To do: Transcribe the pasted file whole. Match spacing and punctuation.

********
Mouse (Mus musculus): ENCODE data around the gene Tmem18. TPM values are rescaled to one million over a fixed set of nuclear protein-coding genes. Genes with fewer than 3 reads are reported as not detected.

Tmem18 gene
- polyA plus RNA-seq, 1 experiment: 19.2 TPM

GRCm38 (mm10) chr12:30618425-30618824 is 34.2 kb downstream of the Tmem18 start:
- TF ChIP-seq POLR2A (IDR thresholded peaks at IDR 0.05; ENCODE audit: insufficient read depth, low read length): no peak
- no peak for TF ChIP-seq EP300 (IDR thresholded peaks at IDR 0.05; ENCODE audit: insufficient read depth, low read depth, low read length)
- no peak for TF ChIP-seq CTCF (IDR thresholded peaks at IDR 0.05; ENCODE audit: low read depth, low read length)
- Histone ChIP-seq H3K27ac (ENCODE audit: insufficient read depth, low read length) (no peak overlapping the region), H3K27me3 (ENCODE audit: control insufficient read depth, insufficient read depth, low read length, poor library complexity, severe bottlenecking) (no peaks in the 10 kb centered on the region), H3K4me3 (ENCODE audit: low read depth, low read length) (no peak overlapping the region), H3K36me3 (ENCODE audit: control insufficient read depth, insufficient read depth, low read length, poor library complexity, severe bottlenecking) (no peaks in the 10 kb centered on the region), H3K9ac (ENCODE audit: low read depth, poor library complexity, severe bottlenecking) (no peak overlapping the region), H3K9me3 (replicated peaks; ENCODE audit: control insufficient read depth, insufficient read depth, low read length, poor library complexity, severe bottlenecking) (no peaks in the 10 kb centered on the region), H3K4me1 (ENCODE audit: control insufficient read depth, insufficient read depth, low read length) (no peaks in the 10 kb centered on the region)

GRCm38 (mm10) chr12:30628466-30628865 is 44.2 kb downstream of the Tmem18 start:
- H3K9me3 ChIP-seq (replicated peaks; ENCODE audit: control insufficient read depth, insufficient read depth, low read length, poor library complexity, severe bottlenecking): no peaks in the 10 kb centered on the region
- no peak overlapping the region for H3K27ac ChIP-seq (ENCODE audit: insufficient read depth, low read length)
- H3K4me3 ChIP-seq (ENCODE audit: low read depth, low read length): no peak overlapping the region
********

Mouse (Mus musculus): ENCODE data around the gene Tmem18. TPM values are rescaled to one million over a fixed set of nuclear protein-coding genes. Genes with fewer than 3 reads are reported as not detected.

Tmem18 gene
- polyA plus RNA-seq, 1 experiment: 19.2 TPM

GRCm38 (mm10) chr12:30618425-30618824 is 34.2 kb downstream of the Tmem18 start:
- TF ChIP-seq POLR2A (IDR thresholded peaks at IDR 0.05; ENCODE audit: insufficient read depth, low read length): no peak
- no peak for TF ChIP-seq EP300 (IDR thresholded peaks at IDR 0.05; ENCODE audit: insufficient read depth, low read depth, low read length)
- no peak for TF ChIP-seq CTCF (IDR thresholded peaks at IDR 0.05; ENCODE audit: low read depth, low read length)
- Histone ChIP-seq H3K27ac (ENCODE audit: insufficient read depth, low read length) (no peak overlapping the region), H3K27me3 (ENCODE audit: control insufficient read depth, insufficient read depth, low read length, poor library complexity, severe bottlenecking) (no peaks in the 10 kb centered on the region), H3K4me3 (ENCODE audit: low read depth, low read length) (no peak overlapping the region), H3K36me3 (ENCODE audit: control insufficient read depth, insufficient read depth, low read length, poor library complexity, severe bottlenecking) (no peaks in the 10 kb centered on the region), H3K9ac (ENCODE audit: low read depth, poor library complexity, severe bottlenecking) (no peak overlapping the region), H3K9me3 (replicated peaks; ENCODE audit: control insufficient read depth, insufficient read depth, low read length, poor library complexity, severe bottlenecking) (no peaks in the 10 kb centered on the region), H3K4me1 (ENCODE audit: control insufficient read depth, insufficient read depth, low read length) (no peaks in the 10 kb centered on the region)

GRCm38 (mm10) chr12:30628466-30628865 is 44.2 kb downstream of the Tmem18 start:
- H3K9me3 ChIP-seq (replicated peaks; ENCODE audit: control insufficient read depth, insufficient read depth, low read length, poor library complexity, severe bottlenecking): no peaks in the 10 kb centered on the region
- no peak overlapping the region for H3K27ac ChIP-seq (ENCODE audit: insufficient read depth, low read length)
- H3K4me3 ChIP-seq (ENCODE audit: low read depth, low read length): no peak overlapping the region